Finally, the Chair is not persuaded by the parliamentary secretary's argument that the motion contains more than one proposal and that it should be divided into two separate motions. A close reading of the motion shows that the portion regarding the reporting deadline is contingent on the main proposition; namely, the permissive instruction to divide the bill.
    Accordingly, for all the reasons outlined, the Chair must conclude that the motion is in order.



    I thank hon. members for their interventions on this matter.

Government Orders

[Government Orders]


Strengthening Canada’s Corrections System Act

    The House resumed consideration of the motion that Bill C-43, An Act to amend the Corrections and Conditional Release Act and the Criminal Code, be read the second time and referred to a committee.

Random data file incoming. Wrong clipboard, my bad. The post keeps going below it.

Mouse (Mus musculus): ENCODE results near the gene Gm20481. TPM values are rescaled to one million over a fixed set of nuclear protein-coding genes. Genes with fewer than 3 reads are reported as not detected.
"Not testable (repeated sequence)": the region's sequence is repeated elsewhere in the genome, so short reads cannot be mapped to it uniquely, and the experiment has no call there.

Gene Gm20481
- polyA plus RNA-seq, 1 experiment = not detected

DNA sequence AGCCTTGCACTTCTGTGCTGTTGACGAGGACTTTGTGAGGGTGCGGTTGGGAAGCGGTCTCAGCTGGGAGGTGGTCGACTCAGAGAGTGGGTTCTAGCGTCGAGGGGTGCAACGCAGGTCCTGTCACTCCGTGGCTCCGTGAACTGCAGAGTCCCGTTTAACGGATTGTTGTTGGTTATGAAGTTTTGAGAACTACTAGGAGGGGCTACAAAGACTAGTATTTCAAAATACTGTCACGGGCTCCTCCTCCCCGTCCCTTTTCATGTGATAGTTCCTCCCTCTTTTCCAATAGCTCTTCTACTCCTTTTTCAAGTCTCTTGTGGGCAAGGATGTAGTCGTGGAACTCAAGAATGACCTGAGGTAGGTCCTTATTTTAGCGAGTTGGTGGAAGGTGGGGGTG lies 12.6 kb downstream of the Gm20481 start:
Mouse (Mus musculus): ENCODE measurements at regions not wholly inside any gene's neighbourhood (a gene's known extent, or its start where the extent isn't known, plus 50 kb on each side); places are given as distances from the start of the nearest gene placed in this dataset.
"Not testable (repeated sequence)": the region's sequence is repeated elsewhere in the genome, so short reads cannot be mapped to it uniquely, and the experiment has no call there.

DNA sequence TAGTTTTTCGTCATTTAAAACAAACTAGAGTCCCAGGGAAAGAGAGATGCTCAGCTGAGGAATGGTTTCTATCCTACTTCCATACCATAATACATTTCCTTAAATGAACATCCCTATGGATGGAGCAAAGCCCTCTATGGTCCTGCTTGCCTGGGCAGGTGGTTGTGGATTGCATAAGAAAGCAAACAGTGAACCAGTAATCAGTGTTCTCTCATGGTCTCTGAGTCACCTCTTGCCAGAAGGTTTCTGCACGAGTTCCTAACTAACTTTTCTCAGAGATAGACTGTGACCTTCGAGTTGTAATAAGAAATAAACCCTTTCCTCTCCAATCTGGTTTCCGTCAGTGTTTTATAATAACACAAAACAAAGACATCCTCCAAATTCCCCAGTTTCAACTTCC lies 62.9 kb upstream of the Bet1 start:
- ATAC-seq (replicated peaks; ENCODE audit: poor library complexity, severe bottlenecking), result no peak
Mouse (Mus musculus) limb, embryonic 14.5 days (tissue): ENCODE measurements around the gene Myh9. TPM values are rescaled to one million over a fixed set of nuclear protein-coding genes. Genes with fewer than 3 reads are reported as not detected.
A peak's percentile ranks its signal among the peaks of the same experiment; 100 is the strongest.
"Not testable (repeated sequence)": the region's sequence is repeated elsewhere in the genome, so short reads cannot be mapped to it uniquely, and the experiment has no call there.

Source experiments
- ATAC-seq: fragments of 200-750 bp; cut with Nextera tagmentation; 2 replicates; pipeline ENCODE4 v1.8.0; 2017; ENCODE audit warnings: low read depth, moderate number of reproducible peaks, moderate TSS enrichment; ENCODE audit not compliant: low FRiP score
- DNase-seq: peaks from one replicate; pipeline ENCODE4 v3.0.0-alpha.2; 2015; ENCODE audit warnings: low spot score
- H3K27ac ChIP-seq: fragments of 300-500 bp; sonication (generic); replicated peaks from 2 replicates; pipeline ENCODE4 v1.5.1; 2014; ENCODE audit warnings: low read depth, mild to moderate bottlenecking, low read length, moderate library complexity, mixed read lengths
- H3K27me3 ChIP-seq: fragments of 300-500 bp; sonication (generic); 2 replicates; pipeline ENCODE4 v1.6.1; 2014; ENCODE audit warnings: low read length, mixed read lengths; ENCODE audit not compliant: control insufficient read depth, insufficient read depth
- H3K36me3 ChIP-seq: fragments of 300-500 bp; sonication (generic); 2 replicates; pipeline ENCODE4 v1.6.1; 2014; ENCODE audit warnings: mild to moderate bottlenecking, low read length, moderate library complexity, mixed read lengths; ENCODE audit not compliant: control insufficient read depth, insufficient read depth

When this matter was last before the House, the hon. member for Elmwood—Transcona had the floor. There are two minutes remaining in the time allotted for questions and comments consequent upon his remarks. I therefore call for questions and comments.
    Resuming debate, the hon. Parliamentary Secretary to the Minister of Agriculture.


     As the father of five children, public safety is a matter of great importance to me, and that is why I am proud to rise today to show that the government is honouring its promises to improve safety on our streets and in our communities, for all Canadians, and to ensure that victims have a voice in the justice system.
     When the people of Glengarry—Prescott—Russell elected me for the first time, I told my constituents that our Conservative Party would do things differently in government, and that the appalling complacency of the former Liberal government would be coming to an end.